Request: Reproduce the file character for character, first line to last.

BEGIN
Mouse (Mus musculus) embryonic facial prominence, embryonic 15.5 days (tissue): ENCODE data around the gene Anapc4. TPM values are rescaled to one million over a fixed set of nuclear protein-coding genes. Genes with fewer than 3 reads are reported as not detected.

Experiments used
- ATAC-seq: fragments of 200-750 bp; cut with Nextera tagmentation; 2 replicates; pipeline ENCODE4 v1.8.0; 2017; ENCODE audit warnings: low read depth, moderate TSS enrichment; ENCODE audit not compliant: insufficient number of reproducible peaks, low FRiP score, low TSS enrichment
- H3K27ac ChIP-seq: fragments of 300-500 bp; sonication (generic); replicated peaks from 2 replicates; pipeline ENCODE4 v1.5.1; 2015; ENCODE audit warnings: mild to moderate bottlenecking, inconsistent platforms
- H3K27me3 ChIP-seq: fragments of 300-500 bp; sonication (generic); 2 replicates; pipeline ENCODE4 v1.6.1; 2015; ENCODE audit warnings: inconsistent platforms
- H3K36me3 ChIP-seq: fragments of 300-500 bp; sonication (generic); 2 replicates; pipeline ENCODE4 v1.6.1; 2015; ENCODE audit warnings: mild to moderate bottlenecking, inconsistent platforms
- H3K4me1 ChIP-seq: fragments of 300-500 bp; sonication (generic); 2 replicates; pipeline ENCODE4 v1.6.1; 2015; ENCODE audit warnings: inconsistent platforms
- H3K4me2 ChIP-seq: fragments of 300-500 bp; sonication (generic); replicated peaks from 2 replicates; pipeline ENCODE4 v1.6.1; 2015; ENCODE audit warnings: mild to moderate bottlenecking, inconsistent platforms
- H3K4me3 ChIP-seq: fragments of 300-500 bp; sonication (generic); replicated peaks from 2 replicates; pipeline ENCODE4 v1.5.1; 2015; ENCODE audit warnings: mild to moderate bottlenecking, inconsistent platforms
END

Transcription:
Mouse (Mus musculus) embryonic facial prominence, embryonic 15.5 days (tissue): ENCODE data around the gene Anapc4. TPM values are rescaled to one million over a fixed set of nuclear protein-coding genes. Genes with fewer than 3 reads are reported as not detected.

Experiments used
- ATAC-seq: fragments of 200-750 bp; cut with Nextera tagmentation; 2 replicates; pipeline ENCODE4 v1.8.0; 2017; ENCODE audit warnings: low read depth, moderate TSS enrichment; ENCODE audit not compliant: insufficient number of reproducible peaks, low FRiP score, low TSS enrichment
- H3K27ac ChIP-seq: fragments of 300-500 bp; sonication (generic); replicated peaks from 2 replicates; pipeline ENCODE4 v1.5.1; 2015; ENCODE audit warnings: mild to moderate bottlenecking, inconsistent platforms
- H3K27me3 ChIP-seq: fragments of 300-500 bp; sonication (generic); 2 replicates; pipeline ENCODE4 v1.6.1; 2015; ENCODE audit warnings: inconsistent platforms
- H3K36me3 ChIP-seq: fragments of 300-500 bp; sonication (generic); 2 replicates; pipeline ENCODE4 v1.6.1; 2015; ENCODE audit warnings: mild to moderate bottlenecking, inconsistent platforms
- H3K4me1 ChIP-seq: fragments of 300-500 bp; sonication (generic); 2 replicates; pipeline ENCODE4 v1.6.1; 2015; ENCODE audit warnings: inconsistent platforms
- H3K4me2 ChIP-seq: fragments of 300-500 bp; sonication (generic); replicated peaks from 2 replicates; pipeline ENCODE4 v1.6.1; 2015; ENCODE audit warnings: mild to moderate bottlenecking, inconsistent platforms
- H3K4me3 ChIP-seq: fragments of 300-500 bp; sonication (generic); replicated peaks from 2 replicates; pipeline ENCODE4 v1.5.1; 2015; ENCODE audit warnings: mild to moderate bottlenecking, inconsistent platforms